So, to my friends and even those who did not engage with me on a friendship level but watched and possibly hurt themselves further because of me:

I am sorry.

However apologetic, and sincerely so, I do not necessarily assume blame for what I have described above for it was not the real me!

I was - and continue to be - fortunate in uncountable ways. When one person gave up, another grabbed the towel. How this all played out for me is a bit unfathomable: my parents separately choosing a little northern town to reside in; a compassionate and interested doctor all the way from South Africa taking over the family practice of another remarkable doctor and assuming my care with chutzpah; someone knowing someone who knew someone who my mom got in touch with that happened to have a brand new clinic starting and agreed to take me on. And simply, the gene stock that I came from that granted me the remarkable body and thus my physical survival and the recovery I have achieved. It's a bit mind boggling! And the boggling continues as I encounter more and more amazing, beautiful people in my days.

I have thought a lot about and noticed over the months the experience of the butterfly effect. This is illustrative of the possibilities in a more negative sense of which even the kindest of people are capable of if we are not aware. Things have changed now for me. I have been referred to on more than one occasion as an “inspiration” (not “thinspiration”!! Let's have a dark little laugh at the pro-ana term); as good company; as one that revives the spirit of others and brings joy to lives. I was allowed to be who I was and now, I am enabled to be who I truly am and with that, the potential for a greater and more positive ripple-from-me-effect grows stronger each day.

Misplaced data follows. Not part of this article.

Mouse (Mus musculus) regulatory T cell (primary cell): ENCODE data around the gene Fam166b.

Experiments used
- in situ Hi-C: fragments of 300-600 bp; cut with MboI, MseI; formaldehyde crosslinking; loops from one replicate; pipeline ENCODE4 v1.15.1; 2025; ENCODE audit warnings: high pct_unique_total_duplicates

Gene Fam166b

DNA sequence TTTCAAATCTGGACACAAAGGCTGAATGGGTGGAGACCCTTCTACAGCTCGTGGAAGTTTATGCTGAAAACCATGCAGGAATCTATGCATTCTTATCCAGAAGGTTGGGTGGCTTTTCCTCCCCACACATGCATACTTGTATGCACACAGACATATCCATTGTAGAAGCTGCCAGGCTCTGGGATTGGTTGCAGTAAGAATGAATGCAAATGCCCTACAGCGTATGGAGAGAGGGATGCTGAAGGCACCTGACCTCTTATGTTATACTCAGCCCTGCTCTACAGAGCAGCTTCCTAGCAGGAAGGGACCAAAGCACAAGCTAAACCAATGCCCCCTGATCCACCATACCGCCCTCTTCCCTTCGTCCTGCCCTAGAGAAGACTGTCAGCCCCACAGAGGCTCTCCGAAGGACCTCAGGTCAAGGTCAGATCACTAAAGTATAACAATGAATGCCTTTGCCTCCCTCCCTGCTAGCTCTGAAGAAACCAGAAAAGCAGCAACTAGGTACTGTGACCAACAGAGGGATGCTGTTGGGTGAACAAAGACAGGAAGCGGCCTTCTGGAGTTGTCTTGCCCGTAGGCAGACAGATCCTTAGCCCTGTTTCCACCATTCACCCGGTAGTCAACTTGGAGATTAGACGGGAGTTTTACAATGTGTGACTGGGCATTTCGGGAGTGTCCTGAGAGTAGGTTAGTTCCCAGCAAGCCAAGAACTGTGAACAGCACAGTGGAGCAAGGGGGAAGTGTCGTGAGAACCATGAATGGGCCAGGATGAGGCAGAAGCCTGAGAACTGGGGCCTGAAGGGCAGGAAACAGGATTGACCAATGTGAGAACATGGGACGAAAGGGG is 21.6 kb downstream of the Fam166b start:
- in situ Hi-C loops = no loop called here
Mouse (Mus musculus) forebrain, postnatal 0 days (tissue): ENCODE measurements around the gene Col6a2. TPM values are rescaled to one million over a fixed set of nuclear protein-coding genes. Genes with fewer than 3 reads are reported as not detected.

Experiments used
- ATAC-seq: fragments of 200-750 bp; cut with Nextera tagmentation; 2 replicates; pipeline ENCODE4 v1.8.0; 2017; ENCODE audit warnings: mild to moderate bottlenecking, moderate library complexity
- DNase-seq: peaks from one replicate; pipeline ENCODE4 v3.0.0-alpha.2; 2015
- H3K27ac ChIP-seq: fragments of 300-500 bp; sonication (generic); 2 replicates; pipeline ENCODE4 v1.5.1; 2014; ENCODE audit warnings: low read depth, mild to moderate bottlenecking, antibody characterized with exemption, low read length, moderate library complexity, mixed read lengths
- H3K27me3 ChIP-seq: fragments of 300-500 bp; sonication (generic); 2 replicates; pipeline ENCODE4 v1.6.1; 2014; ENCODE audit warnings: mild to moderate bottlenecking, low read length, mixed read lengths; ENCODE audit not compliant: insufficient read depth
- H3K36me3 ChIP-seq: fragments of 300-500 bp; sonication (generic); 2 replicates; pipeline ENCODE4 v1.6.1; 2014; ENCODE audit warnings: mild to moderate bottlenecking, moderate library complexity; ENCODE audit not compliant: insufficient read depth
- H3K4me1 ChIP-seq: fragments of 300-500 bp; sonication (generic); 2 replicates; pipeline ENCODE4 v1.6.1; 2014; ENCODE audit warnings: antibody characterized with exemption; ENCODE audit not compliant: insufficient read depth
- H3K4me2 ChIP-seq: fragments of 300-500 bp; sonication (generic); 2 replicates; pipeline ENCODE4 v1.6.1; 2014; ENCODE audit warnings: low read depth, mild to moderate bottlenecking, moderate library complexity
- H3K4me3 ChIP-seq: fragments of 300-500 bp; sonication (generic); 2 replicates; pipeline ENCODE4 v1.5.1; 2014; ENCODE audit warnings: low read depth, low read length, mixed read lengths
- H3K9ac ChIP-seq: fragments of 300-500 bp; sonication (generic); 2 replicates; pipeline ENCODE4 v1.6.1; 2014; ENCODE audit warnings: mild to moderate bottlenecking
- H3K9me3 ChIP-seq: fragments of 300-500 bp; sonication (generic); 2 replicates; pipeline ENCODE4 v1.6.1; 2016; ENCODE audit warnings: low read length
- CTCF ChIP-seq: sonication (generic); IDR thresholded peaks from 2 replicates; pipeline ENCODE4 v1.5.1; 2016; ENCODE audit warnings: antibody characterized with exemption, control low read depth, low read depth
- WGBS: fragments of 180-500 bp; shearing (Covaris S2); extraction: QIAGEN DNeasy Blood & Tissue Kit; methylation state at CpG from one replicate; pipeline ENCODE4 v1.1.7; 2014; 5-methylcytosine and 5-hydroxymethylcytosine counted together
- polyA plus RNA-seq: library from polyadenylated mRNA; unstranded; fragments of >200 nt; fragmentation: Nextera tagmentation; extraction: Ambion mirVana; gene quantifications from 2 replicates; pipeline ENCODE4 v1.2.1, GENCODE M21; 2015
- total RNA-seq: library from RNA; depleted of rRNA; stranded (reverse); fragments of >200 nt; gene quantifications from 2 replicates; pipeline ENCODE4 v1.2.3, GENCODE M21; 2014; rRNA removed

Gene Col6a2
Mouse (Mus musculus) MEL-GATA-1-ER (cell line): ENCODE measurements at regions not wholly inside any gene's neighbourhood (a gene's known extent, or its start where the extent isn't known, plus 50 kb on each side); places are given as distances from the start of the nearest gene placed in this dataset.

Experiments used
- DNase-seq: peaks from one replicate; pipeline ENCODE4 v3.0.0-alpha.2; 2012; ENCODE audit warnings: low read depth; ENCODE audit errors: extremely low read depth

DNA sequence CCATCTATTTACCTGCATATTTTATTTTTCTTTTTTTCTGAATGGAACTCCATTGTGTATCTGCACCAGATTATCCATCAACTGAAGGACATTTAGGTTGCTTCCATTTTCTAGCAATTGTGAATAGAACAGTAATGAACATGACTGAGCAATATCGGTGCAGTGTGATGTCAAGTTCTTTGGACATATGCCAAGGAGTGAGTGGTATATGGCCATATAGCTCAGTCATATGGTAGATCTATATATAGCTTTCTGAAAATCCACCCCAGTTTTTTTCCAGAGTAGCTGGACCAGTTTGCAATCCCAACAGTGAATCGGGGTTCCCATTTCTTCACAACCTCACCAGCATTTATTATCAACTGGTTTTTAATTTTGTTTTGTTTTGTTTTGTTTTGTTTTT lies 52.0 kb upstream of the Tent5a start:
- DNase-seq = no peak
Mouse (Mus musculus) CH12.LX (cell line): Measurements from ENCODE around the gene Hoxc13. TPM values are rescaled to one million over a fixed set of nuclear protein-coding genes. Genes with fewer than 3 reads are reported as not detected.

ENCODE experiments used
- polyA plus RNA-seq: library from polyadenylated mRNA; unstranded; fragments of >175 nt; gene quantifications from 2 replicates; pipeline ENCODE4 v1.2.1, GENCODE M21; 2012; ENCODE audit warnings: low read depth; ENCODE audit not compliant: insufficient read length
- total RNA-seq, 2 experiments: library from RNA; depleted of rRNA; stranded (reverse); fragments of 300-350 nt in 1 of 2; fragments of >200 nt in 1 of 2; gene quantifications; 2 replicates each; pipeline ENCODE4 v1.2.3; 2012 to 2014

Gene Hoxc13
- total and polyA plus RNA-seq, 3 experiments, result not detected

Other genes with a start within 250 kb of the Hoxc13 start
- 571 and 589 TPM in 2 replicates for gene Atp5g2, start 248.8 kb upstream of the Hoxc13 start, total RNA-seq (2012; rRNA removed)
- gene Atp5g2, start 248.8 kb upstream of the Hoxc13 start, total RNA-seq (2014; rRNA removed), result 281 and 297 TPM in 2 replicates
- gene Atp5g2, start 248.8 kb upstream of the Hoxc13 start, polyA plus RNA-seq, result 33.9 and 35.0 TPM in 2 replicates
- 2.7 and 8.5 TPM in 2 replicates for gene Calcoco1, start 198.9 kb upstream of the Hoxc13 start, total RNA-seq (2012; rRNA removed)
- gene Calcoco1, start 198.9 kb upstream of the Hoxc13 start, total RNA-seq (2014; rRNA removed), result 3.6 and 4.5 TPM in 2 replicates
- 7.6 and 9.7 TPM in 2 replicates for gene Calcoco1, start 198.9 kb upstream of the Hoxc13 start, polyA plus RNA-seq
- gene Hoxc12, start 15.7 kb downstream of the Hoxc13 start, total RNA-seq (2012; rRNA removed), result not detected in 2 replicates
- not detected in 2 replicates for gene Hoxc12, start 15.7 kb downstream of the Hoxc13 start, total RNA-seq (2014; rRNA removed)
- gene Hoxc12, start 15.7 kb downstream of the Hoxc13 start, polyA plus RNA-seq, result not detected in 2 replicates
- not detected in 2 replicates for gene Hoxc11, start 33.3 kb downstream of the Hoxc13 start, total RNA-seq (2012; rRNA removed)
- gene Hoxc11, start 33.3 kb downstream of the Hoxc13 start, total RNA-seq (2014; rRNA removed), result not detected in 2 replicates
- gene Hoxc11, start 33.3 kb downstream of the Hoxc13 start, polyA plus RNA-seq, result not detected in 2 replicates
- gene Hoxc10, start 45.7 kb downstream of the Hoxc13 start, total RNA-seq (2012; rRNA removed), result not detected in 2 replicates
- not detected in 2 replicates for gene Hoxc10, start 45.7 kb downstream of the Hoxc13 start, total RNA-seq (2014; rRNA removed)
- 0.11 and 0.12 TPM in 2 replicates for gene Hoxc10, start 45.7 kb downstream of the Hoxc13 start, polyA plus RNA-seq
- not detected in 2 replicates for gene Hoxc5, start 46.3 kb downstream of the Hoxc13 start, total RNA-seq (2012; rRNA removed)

It's not a burden! It's not the drowning sense of responsibility to save a great portion of the world that I had in the past. It is actually quite brilliant realizing what potential my life holds just by living it with kindness to me and those around me.

It's as simple as wearing a real smile that the driver across the street sees and returns and as he shoulder checks, passes that lingering smile on to the person who nearly honked because he felt he was being cut off but refrains...thus not startling the nesting sparrow in the bush nearby who's just coaxing her babies out of the nest, one who takes their first flight and lands a little too closely to the sidewalk, that a pedestrian sees and observes because she was not distracted by a noisy traffic interaction and experiences peace from her thoughts as she watches the little sparrow gain the courage to try to fly again and then shares her experience later with a glum friend...and so on!

This is what makes life a serendipitous continuum!

It is a beautiful and a great responsibility as one is aware and capable. As a human collective, we have unbelievable power to better the world starting with the bettering of ourselves and choosing to “pay it forward”.

This is illustrated so eloquently in the words of Dawna Markova in a poem that is an old fave of mine:
I live
so that what came to me as seed goes on as flower
and what came to me as flower, goes on as fruit.”

I can't change the negative impact I had on some people for a number of years (though I do understand it and do not guilt myself as that would be entirely unproductive) but with that awareness, I can choose to spend the rest of my years promoting as much positivity in the world as possible – and that is a very exciting task at hand!

1 comment:

  1. Jules, this is an amazing post and I have to agree with you- you needed the outlet and there's nothing you can do about it at this moment- just focus on your recovery and how amazing you're doing! Stay strong, you're an inspiration to I know me and many others :)